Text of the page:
Almost a year into President Nicolas Maduro’s administration, almost all Venezuelan media outlets critical of the government have been shut down — or bought out by government supporters. Forcing a sale, you could say, is the “new censorship technique.”
Yet even foreign media outlets are feeling the effects of a government that looks to silence dissent.
Last Wednesday February 12th, when Venezuela saw the largest street protests in over a decade, no local media outlets were covering the day's events on live television. The only outlet that was offering live coverage was Colombian-owned station NTN24, but Maduro ordered the channel off the air that same day in an official address. A few days later, he said that he has started the administrative process to kick CNN International out of the country if they don't "correct themselves."
“24 hours a day they say that we are at war. They want to tell the world that we are in a civil war,” he said in a Thursday address, to the cheers of supporters. "Enough war propaganda!"
Hours later, CNN reported that they received notices that their press accreditation had been denied or revoked. A few days earlier a CNN crew was also robbed of their equipment at gunpoint by a gang of men on motorcycles. Reporter Osmary Hernandez tweeted about the situation, though she later deleted the tweets.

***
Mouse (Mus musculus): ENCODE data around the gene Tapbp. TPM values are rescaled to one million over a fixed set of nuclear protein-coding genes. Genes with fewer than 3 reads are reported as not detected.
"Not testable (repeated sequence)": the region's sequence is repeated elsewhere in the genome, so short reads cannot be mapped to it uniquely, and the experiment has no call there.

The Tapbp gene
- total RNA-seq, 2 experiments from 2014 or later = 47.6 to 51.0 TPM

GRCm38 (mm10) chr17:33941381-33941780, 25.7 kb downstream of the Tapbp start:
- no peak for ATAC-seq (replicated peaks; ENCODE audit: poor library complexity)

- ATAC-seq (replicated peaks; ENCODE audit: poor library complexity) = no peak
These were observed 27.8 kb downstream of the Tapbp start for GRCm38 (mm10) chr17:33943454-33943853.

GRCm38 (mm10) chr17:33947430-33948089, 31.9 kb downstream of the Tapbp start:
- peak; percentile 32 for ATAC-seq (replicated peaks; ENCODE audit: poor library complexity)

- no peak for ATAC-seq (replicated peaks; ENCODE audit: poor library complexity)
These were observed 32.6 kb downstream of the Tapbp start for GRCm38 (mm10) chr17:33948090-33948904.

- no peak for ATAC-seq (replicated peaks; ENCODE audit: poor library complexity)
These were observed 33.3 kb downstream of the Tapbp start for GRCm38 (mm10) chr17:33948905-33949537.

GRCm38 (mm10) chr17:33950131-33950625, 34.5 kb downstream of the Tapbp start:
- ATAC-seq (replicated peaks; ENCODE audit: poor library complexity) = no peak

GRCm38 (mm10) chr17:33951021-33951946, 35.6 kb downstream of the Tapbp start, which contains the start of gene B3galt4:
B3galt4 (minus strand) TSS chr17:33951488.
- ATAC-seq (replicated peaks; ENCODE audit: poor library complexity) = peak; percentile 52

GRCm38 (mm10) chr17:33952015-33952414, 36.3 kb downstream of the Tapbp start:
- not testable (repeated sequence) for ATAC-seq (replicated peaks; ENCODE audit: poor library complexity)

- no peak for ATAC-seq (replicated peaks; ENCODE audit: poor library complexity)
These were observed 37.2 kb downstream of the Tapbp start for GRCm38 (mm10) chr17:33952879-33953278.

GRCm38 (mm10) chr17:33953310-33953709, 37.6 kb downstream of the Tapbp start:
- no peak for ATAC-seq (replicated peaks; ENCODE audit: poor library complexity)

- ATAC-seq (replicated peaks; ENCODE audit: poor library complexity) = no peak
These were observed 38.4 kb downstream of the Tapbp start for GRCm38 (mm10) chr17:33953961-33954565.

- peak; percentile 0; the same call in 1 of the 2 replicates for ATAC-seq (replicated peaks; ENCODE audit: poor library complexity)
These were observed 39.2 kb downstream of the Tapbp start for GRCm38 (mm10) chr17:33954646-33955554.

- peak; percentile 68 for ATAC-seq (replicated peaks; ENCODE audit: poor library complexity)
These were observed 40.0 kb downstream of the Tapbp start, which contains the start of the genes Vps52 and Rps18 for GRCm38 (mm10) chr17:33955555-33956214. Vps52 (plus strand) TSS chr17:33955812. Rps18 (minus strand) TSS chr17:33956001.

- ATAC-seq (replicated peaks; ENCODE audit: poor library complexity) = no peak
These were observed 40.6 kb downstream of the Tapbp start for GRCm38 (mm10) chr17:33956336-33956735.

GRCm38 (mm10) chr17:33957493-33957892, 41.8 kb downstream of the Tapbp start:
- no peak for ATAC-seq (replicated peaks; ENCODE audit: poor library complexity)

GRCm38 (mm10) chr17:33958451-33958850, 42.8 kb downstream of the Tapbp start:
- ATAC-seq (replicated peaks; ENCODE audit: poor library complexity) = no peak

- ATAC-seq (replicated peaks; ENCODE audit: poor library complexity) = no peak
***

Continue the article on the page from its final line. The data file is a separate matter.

“A “colectivo’ (an unofficial pro-government militia) robbed CNN of our cameras at gunpoint,” reads the first tweet. “They took our cameras, transmission equipment, and even our suitcases with the cloths in them.”
In the midst of widespread protests earlier this week, Fusion’s Mariana Atencio took note of the parallel reality of what is going on on the official news stations, and what is going on over Twitter.
While she was giving the report, the national police were cracking down on Altamira square, a few blocks away from where Mariana was standing. This video was taken later that night.
The shooter of the film appears screams to the women in the apartment to get down, and that he thinks that shots are being fired against the building.
While these images are being shared on social media sites, the government has also been blocking access to Twitter, as confirmed by Twitter employee Nu Wexler. In a tweet, he gave instructions of how to keep receiving notifications via text message.
Find more Fusion coverage of the Uprising in Venezuela here
Daniel Rivero is a producer/reporter for Fusion who focuses on police and justice issues. He also skateboards, does a bunch of arts related things on his off time, and likes Cuban coffee.